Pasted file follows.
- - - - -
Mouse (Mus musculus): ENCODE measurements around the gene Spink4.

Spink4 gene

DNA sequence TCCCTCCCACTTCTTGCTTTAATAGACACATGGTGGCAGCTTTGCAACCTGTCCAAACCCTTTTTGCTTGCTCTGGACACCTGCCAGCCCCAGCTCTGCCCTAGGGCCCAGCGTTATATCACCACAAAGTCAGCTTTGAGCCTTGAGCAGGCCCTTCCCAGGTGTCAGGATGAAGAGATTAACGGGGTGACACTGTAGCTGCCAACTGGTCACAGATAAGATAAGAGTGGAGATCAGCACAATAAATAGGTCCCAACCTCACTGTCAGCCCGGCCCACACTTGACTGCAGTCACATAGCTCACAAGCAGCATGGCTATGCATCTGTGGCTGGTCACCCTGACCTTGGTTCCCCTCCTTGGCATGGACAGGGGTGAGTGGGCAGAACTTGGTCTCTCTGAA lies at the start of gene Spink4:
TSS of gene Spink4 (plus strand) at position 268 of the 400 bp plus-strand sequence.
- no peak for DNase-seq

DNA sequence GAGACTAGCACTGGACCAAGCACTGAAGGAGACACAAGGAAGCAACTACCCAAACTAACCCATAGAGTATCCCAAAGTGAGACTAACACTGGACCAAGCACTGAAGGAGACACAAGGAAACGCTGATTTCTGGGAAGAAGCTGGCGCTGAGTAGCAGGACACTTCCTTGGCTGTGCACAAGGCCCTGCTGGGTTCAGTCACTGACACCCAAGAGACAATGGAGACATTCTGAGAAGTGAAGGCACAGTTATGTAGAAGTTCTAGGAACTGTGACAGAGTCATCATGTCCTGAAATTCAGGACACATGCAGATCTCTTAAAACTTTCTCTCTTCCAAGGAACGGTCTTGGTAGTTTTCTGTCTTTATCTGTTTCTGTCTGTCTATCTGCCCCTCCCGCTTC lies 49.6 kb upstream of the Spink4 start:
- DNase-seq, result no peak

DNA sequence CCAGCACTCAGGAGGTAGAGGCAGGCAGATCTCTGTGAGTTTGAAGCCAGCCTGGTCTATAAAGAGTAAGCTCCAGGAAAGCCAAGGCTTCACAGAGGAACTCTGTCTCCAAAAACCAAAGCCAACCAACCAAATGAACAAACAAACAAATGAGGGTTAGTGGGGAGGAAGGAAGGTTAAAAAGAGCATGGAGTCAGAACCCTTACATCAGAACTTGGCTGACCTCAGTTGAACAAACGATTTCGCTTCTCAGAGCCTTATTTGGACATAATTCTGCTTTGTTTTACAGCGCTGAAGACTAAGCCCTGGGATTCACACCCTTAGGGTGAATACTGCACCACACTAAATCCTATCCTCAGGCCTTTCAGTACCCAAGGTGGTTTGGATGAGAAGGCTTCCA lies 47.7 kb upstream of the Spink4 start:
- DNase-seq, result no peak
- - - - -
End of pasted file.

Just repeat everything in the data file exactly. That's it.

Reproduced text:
Mouse (Mus musculus): ENCODE measurements around the gene Spink4.

Spink4 gene

DNA sequence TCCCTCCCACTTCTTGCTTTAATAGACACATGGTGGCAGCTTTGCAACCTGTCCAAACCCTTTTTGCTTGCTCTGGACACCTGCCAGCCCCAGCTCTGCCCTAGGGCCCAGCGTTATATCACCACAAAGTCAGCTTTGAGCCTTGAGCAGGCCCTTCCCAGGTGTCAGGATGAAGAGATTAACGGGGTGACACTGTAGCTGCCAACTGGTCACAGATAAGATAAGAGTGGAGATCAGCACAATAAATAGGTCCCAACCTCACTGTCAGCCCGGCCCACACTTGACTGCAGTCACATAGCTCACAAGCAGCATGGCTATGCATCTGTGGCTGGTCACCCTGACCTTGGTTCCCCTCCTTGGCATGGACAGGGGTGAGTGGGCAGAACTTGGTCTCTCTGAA lies at the start of gene Spink4:
TSS of gene Spink4 (plus strand) at position 268 of the 400 bp plus-strand sequence.
- no peak for DNase-seq

DNA sequence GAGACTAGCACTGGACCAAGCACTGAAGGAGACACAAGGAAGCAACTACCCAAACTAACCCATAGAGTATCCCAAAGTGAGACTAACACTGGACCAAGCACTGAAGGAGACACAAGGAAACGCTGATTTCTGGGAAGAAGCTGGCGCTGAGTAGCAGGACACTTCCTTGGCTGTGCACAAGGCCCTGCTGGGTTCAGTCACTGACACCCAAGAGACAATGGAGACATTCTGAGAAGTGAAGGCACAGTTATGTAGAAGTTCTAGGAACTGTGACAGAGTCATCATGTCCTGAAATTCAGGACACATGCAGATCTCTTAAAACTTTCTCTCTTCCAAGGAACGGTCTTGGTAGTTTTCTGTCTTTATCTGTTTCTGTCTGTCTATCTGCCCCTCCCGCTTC lies 49.6 kb upstream of the Spink4 start:
- DNase-seq, result no peak

DNA sequence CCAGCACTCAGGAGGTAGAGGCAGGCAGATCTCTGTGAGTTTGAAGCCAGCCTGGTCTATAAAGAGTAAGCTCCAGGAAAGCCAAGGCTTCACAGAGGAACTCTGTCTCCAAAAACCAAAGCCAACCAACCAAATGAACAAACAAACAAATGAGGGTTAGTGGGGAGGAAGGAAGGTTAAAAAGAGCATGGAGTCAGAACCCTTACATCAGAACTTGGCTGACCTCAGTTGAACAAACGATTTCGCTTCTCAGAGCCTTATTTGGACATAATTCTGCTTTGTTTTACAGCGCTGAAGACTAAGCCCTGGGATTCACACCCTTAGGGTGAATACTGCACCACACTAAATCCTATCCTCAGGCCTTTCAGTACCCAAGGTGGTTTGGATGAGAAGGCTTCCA lies 47.7 kb upstream of the Spink4 start:
- DNase-seq, result no peak